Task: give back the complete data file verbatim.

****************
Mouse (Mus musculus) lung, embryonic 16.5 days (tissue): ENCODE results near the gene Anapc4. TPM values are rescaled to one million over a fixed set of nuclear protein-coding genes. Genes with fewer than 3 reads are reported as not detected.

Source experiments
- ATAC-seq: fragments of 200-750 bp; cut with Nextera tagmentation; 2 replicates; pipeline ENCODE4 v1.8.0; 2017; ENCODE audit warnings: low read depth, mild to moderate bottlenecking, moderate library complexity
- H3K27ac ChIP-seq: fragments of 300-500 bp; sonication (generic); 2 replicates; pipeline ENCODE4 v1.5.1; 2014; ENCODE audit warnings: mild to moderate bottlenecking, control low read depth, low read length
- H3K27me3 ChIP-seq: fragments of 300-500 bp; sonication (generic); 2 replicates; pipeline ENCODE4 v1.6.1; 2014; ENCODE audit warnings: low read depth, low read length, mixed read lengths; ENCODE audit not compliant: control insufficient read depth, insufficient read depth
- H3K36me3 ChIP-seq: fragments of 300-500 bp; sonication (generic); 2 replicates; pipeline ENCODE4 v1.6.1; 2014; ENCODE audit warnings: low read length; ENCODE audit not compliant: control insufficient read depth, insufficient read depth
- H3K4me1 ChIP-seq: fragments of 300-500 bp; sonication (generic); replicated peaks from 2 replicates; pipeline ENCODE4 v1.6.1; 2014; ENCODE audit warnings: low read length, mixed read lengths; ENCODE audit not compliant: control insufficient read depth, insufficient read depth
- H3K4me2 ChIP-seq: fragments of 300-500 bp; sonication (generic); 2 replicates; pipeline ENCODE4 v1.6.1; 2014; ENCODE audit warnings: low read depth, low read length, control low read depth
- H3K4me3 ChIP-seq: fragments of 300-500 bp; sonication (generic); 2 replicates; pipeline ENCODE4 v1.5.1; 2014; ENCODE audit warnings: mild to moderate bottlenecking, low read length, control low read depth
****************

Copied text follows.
Mouse (Mus musculus) lung, embryonic 16.5 days (tissue): ENCODE results near the gene Anapc4. TPM values are rescaled to one million over a fixed set of nuclear protein-coding genes. Genes with fewer than 3 reads are reported as not detected.

Source experiments
- ATAC-seq: fragments of 200-750 bp; cut with Nextera tagmentation; 2 replicates; pipeline ENCODE4 v1.8.0; 2017; ENCODE audit warnings: low read depth, mild to moderate bottlenecking, moderate library complexity
- H3K27ac ChIP-seq: fragments of 300-500 bp; sonication (generic); 2 replicates; pipeline ENCODE4 v1.5.1; 2014; ENCODE audit warnings: mild to moderate bottlenecking, control low read depth, low read length
- H3K27me3 ChIP-seq: fragments of 300-500 bp; sonication (generic); 2 replicates; pipeline ENCODE4 v1.6.1; 2014; ENCODE audit warnings: low read depth, low read length, mixed read lengths; ENCODE audit not compliant: control insufficient read depth, insufficient read depth
- H3K36me3 ChIP-seq: fragments of 300-500 bp; sonication (generic); 2 replicates; pipeline ENCODE4 v1.6.1; 2014; ENCODE audit warnings: low read length; ENCODE audit not compliant: control insufficient read depth, insufficient read depth
- H3K4me1 ChIP-seq: fragments of 300-500 bp; sonication (generic); replicated peaks from 2 replicates; pipeline ENCODE4 v1.6.1; 2014; ENCODE audit warnings: low read length, mixed read lengths; ENCODE audit not compliant: control insufficient read depth, insufficient read depth
- H3K4me2 ChIP-seq: fragments of 300-500 bp; sonication (generic); 2 replicates; pipeline ENCODE4 v1.6.1; 2014; ENCODE audit warnings: low read depth, low read length, control low read depth
- H3K4me3 ChIP-seq: fragments of 300-500 bp; sonication (generic); 2 replicates; pipeline ENCODE4 v1.5.1; 2014; ENCODE audit warnings: mild to moderate bottlenecking, low read length, control low read depth